Health Editor’s Note: Several years ago I wrote an article about recognizing and treating gout. That article is located at:
Since the numbers of those who are diagnosed with gout are rising exponentially, I thought it would be a valuable health lesson to once again look at this disease.
Supposedly, Henry the VIII greatly suffered from gout. Gout has been plaguing mankind for centuries and the numbers of gout sufferers has steadily risen as the human diet has become richer. Gout is a disease found in developed countries who have the resources to grow/produce food which are rich in purines. Gout is one of the forms of arthritis and thus becomes a chronic ailment with occasional flare-ups from time to time…..Carol
Gout: A Chronic, Not Just Dietary, Disease
Growing number of older adults expected to boost the need for appropriate care
by Jack Cush MD
Gout gets a bad rap as a dietary disease rather than the complex, chronic inflammatory disorder that is ineffectively treated in many, according to a perspective article in the Journal of the American Medical Association.
The author and experts interviewed believe that the pipeline of new drugs for gout will fuel the future of evidence-based care and more informed lifestyle instruction.
Gout affects about 4% of adults in the U.S. The growing number of older adults, who are more likely to have gout, is expected to increase the need for gout care.
“The disease of kings” is clearly a misnomer as gluttony and excess seldom stand in the way of better care. Sadly, many with gout fail to recognize it as a form of arthritis, A 2016 online survey showed that 71% of patients didn’t know gout, and that half with gout were embarrassed by their condition.
Although diet is often implicated, evidence proving the benefits of strict avoidance are limited. While red meat, alcohol, sugar-sweetened soft drinks, and seafood have been implicated, the American College of Rheumatology (ACR) guideline suggests that avoidance of purine-rich organ meats (liver), shellfish, and sardines may only improve serum uric acid levels by 10% to 18%.
Many experts have noted the limitations and pitfalls found with a dietary approach to gout.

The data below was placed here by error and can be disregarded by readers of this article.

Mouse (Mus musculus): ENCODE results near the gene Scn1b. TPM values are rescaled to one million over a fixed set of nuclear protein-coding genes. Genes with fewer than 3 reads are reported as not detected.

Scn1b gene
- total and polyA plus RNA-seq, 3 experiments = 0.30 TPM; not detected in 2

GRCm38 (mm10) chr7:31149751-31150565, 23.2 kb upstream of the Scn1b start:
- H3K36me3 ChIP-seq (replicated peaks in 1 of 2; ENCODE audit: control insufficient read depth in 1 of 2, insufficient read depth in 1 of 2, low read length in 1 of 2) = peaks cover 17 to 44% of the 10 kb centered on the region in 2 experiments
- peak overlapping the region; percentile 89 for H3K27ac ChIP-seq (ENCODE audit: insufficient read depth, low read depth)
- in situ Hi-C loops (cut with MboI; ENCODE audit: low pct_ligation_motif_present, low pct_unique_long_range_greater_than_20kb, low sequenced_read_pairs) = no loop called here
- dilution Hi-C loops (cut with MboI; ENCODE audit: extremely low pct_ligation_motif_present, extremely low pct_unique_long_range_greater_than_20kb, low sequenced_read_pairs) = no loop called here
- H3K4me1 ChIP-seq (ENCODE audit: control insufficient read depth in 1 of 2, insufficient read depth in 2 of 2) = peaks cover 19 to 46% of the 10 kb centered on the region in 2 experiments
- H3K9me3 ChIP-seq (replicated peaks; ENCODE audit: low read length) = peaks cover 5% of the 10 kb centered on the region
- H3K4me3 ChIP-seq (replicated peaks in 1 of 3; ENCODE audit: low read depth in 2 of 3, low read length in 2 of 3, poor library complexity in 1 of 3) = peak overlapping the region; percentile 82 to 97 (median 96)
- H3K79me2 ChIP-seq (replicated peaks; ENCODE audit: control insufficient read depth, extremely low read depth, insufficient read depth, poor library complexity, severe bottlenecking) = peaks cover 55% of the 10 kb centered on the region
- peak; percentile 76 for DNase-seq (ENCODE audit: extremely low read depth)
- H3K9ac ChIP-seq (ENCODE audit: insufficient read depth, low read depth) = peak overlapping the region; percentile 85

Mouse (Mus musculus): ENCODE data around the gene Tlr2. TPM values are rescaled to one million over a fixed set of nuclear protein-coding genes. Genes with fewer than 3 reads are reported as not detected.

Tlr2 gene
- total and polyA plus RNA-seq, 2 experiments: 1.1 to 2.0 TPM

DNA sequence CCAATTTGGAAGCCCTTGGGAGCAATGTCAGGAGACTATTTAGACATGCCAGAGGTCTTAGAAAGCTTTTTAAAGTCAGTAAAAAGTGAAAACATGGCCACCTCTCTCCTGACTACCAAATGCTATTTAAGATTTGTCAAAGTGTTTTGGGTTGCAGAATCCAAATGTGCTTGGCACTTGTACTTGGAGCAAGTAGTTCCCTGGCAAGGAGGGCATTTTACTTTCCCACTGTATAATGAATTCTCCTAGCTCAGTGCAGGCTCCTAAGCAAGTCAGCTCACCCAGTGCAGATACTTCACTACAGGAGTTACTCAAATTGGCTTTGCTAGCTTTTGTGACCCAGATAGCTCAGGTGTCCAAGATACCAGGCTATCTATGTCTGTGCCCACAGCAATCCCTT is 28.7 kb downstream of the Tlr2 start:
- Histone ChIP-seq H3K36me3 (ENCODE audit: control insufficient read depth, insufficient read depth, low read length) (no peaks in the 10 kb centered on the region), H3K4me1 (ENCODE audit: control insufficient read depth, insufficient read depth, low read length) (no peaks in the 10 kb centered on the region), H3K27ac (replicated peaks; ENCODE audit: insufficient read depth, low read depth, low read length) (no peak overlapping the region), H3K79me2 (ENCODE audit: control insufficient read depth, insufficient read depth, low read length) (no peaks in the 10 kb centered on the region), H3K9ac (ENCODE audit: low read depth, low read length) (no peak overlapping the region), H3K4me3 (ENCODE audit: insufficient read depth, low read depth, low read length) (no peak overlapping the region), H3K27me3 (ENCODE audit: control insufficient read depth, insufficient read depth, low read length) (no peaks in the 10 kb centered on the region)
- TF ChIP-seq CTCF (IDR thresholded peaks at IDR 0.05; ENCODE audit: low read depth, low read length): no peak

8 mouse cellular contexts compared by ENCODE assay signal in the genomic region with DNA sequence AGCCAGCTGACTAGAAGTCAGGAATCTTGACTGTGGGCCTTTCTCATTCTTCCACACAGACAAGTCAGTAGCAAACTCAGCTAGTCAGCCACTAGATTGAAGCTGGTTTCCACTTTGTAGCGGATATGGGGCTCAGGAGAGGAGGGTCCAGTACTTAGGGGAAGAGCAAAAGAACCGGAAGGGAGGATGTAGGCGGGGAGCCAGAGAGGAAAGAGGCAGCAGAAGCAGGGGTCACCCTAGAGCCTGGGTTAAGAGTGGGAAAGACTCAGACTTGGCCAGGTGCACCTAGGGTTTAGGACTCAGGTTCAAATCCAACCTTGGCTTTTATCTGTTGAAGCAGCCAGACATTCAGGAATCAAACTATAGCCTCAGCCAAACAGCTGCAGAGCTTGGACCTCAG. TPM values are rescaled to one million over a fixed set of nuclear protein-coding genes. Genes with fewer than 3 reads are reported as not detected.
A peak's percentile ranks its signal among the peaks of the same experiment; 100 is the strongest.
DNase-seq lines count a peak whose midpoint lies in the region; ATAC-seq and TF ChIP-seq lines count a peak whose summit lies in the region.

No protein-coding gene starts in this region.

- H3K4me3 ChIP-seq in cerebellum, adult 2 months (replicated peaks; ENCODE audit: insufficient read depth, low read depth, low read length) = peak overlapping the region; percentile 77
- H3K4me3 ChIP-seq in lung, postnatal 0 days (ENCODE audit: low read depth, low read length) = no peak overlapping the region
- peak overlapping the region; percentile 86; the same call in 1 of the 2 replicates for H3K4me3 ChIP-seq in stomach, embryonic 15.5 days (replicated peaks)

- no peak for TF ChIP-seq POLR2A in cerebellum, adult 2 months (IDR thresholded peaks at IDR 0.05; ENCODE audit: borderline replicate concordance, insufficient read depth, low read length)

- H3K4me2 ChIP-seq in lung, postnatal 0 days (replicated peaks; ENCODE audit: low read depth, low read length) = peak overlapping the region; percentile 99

A real problem are the differing treatment approaches and understanding of gout by primary care physicians (PCPs) and rheumatologists, exemplified by their contrasting guidelines. The 2012 ACR focuses on a a treat-to-target approach with the goal of a uric acid levels below 6 mg/dL, and the use of urate-lowering medications long-term with frequent monitoring.
Yet the 2016 American College of Physicians (ACP) guideline only has a treat-to-symptoms approach emphasizing the use of anti-inflammatory medications to control flares and reserving uric acid-lowering therapy for patients with frequent flares.
Discrepancies between the guidelines may be hampering patient care, and hopefully upcoming meetings between the ACR and ACP may resolve these differences. The ACR’s gout guideline is scheduled for release in 2020.
Emerging evidence suggests that a chronic disease care model for gout, which simultaneously addresses uric acid levels, lifestyle, and dietary factors, may improve management and outcomes for patients with gout.
Jack Cush, MD, is the director of clinical rheumatology at the Baylor Research Institute and a professor of medicine and rheumatology at Baylor University Medical Center in Dallas. He is the executive editor of RheumNow.com. A version of this article first appeared on RheumNow, a news, information and commentary site dedicated to the field of rheumatology. Register to receive their free rheumatology newsletter.
Cush disclosed no relevant relationships with industry.
Journal of the American Medical Association
Source Reference: Kuehn BM “Chronic Disease Approaches Needed to Curb Gout’s Growing Burden” JAMA 2018; DOI:10.1001/jama.2018.0547.
Carol graduated from Riverside White Cross School of Nursing in Columbus, Ohio and received her diploma as a registered nurse. She attended Bowling Green State University where she received a Bachelor of Arts Degree in History and Literature. She attended the University of Toledo, College of Nursing, and received a Master’s of Nursing Science Degree as an Educator.
She has traveled extensively, is a photographer, and writes on medical issues. Carol has three children RJ, Katherine, and Stephen – one daughter-in-law; Katie – two granddaughters; Isabella Marianna and Zoe Olivia – and one grandson, Alexander Paul. She also shares her life with her husband Gordon Duff, many cats, and two rescues.